Several months before the general elections in Algeria, authorities made every effort to persuade the citizens to vote en masse, stressing the importance of the elections for their own future and that of their country. What this insistence actually revealed was a fear of mass absenteeism due to widespread feelings of weariness, pessimism and despair shared by many Algerians, especially among the younger generations. New parties were authorized to campaign a few weeks before the election, and for the first time since the country’s independence no fewer than forty-four political parties and independent tickets ran in the election. The authorities interpreted this as a sign of genuine democracy and of a multi-party system; the opposition, on the other hand, argued that it was an obvious and pernicious move on the authorities’ part to fragment the vote and to forge a Mickey Mouse political class. And as for the common voter, this bewildering array of equally unknown yet remarkably similar party acronyms was simply a source of confusion.
Indeed, several analysts expected a large number of voters to simply choose from among the traditional parties best known to them. But the results announced by the Interior Ministry the day after the election came as a surprise to many people: voter turnout topped the 44% mark, as opposed to less than 36% in 2007; the National Liberation Party (FLN), formerly the only party on the scene, won a majority, grabbing 220 of the 642 seats in the new National People’s Assembly APN), trailed by the National Rally for Democracy (RND), another party close to the authorities and led by Prime Minister Ahmed Ouyahia, with 68 seats. That makes the FLN-RND alliance the strongest force in parliament, thus the new legislative term is going to be identical to the one now coming to an end, in which that same alliance held the majority alongside the Movement of Society for Peace (MSP), of Islamist inspiration, which had formed a “presidential alliance” with the other two parties.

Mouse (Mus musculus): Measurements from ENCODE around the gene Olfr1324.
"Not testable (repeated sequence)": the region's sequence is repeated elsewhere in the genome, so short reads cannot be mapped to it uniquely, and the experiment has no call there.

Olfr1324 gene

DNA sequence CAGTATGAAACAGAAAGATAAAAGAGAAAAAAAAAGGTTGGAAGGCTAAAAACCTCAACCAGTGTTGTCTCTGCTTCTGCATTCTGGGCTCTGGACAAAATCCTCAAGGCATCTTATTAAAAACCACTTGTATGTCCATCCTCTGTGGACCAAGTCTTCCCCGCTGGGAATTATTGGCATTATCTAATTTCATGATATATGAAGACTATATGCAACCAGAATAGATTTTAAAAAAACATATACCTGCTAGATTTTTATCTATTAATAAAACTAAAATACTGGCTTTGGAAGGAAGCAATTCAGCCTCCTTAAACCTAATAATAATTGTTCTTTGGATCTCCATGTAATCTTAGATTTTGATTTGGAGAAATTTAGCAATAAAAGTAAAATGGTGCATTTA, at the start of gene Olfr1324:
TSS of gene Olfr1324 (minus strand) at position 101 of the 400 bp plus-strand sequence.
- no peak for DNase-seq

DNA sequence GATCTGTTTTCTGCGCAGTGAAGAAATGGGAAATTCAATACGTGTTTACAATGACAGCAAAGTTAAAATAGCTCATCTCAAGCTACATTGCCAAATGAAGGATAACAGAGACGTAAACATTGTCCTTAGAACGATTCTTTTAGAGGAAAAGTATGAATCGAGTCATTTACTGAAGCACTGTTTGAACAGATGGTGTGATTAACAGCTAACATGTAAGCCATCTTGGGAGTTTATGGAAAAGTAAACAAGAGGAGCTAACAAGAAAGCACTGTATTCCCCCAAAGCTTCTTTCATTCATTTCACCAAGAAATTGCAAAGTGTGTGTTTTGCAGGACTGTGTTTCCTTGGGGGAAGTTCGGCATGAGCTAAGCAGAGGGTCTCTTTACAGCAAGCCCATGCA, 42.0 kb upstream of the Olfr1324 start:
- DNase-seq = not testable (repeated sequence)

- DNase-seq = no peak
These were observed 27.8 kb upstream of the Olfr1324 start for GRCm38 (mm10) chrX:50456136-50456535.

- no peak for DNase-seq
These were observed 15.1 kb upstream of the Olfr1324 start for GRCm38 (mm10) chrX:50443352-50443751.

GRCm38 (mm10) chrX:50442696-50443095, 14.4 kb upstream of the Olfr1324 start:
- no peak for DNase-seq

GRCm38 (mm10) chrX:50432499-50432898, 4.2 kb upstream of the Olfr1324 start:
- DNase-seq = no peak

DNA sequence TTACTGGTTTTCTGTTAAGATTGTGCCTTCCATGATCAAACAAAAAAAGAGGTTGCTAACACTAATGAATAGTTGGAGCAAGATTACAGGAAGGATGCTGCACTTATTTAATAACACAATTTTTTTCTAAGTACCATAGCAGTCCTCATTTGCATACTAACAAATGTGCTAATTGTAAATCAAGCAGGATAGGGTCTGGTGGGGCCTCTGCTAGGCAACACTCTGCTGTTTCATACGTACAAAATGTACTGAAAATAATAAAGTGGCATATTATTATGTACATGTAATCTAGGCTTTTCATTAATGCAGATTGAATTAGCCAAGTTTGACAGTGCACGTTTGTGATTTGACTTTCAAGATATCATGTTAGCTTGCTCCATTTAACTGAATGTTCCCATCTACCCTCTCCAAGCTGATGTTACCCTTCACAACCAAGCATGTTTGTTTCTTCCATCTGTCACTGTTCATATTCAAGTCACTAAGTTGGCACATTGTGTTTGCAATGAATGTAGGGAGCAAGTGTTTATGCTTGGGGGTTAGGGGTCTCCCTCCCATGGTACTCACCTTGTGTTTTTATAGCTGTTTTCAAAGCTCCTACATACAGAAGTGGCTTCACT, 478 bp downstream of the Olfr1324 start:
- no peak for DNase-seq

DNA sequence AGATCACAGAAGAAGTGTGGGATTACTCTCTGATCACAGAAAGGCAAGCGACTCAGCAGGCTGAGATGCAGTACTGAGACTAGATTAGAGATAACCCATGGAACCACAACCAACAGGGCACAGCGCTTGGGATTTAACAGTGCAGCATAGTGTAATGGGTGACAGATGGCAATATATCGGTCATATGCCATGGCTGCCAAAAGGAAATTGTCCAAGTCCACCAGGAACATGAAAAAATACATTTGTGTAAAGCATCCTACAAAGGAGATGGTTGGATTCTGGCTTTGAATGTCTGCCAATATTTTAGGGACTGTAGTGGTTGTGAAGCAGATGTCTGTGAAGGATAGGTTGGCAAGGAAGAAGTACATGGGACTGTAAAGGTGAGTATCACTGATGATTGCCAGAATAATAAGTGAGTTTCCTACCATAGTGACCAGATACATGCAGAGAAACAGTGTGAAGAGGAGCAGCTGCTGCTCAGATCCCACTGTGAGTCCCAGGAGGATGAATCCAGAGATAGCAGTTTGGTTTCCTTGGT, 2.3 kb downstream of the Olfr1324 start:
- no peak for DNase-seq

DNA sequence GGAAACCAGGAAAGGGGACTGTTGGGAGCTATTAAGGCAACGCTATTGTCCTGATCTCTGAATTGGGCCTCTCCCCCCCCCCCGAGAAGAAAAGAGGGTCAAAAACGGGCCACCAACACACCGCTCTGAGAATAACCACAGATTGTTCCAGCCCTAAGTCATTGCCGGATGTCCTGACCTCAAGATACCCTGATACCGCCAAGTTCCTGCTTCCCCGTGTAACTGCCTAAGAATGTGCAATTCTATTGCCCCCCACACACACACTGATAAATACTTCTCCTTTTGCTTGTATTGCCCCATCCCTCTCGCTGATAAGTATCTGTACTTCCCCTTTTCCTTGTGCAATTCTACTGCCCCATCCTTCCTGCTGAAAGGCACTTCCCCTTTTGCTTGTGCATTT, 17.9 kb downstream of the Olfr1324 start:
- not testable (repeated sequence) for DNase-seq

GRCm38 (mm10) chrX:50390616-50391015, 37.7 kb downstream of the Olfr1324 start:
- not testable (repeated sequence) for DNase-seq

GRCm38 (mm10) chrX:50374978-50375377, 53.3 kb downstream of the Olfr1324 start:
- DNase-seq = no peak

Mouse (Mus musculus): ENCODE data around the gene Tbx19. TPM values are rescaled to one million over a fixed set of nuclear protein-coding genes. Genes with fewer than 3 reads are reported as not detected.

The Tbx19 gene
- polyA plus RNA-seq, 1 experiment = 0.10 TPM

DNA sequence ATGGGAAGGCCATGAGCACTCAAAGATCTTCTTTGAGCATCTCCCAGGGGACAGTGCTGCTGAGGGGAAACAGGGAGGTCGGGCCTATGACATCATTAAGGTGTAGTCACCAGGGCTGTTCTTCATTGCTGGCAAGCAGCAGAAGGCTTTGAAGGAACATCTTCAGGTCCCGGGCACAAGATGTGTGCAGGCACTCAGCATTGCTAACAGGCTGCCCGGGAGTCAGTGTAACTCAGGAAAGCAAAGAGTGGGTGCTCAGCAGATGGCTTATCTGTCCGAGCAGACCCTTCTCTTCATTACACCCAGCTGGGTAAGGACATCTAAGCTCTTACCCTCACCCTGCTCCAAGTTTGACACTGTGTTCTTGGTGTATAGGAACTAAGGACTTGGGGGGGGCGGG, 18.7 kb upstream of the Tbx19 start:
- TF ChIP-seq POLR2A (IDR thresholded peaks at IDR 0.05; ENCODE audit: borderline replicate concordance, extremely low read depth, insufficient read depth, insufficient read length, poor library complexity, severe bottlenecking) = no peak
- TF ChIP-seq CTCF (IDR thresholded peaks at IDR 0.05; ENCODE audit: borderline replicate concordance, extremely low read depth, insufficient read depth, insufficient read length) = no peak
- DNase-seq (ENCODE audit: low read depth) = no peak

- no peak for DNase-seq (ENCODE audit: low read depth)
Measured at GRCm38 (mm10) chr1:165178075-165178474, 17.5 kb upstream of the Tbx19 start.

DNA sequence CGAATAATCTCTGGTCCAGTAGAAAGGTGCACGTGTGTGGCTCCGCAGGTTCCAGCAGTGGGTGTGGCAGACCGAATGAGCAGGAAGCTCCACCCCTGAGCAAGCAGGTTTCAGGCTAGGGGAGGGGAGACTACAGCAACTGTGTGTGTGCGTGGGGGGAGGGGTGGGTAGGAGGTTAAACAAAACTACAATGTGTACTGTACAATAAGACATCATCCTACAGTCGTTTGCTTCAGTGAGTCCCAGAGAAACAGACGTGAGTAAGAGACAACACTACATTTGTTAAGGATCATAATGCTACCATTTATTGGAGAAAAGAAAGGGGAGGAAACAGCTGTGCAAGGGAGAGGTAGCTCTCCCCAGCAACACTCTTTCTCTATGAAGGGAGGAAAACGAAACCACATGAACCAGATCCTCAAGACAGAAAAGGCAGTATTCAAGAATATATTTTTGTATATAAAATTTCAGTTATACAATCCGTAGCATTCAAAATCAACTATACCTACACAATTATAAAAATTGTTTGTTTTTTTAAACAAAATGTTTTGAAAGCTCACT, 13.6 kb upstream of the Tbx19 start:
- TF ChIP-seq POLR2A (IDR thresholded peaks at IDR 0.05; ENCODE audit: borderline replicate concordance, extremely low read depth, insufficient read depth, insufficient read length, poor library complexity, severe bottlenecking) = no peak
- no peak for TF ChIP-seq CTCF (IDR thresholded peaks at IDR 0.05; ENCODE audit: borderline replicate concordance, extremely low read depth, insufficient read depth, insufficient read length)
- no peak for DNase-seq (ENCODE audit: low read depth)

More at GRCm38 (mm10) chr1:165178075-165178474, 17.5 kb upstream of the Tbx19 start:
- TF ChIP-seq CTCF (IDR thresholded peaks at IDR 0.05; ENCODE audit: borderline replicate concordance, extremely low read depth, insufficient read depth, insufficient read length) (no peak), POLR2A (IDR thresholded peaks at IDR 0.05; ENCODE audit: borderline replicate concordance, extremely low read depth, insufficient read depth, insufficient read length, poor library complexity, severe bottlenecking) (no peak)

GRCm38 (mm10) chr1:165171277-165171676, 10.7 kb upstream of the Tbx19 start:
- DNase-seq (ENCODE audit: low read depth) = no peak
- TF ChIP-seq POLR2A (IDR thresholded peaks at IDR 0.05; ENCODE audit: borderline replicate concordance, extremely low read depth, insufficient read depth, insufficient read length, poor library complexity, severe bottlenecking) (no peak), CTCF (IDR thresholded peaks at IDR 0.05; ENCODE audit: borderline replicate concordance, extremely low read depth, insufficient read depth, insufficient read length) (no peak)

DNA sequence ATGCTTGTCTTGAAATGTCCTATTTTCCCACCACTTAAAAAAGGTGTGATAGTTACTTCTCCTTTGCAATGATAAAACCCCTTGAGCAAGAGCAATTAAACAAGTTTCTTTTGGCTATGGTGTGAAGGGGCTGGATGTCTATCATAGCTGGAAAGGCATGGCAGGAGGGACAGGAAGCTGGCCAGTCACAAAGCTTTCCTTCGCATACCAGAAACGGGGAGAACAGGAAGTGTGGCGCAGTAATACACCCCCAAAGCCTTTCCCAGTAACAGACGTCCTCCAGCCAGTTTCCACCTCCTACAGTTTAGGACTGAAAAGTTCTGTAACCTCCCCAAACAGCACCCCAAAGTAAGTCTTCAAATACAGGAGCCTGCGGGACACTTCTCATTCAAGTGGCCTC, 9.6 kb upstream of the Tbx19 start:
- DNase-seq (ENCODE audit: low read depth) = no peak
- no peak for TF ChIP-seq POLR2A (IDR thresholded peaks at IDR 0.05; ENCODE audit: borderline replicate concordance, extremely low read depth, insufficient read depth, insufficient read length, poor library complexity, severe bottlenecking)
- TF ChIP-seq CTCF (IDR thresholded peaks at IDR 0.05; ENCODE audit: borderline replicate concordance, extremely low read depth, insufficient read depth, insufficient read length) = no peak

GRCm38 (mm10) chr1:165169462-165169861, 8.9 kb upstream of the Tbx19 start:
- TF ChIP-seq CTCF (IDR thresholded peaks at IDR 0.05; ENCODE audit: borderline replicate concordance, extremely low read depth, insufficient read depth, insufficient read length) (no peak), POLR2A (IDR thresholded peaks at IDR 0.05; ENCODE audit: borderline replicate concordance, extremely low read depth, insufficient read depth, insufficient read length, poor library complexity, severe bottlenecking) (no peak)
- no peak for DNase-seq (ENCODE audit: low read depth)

We should remember that that alliance was forged a few months before the presidential election in 2004, in support of the presidential platform and of the candidacy of outgoing President Abdelaziz Bouteflika. A few months before the May 10th election, however, the MSP decided to quit the alliance in order to form the “Green Algeria Alliance” with two other Islamist parties, Ennahda and El-Islah, a strategic decision aiming, in reality, to reap the greatest benefit from the “Arab Spring”. With the rise of the Islamist parties in Tunisia, in Libya, and in Egypt, Algeria’s Islamists thought that they were going to achieve the same kind of result, especially in view of the fact that Algerian society is deeply religious and that anything to do with religion is considered sacred. However, what they failed to take into account is the fact that the Algerians have suffered so terribly under the scourge of barbarous terrorism that what they aspire to more than anything else is peace and stability.
The terrorism of the 1990s was the result of the use of religion as an expedient. The Algerians had figured that out pretty quickly and they were not about to relive the painful experience. The result is that the “Green Alliance” managed to win only 48 seats, way below the figure it had been expecting. A majority of Algerians felt that it was preferable to vote for the FLN, “whom we know very well”, rather than to run the risk of giving a vote to the Islamists or to parties which were not well known.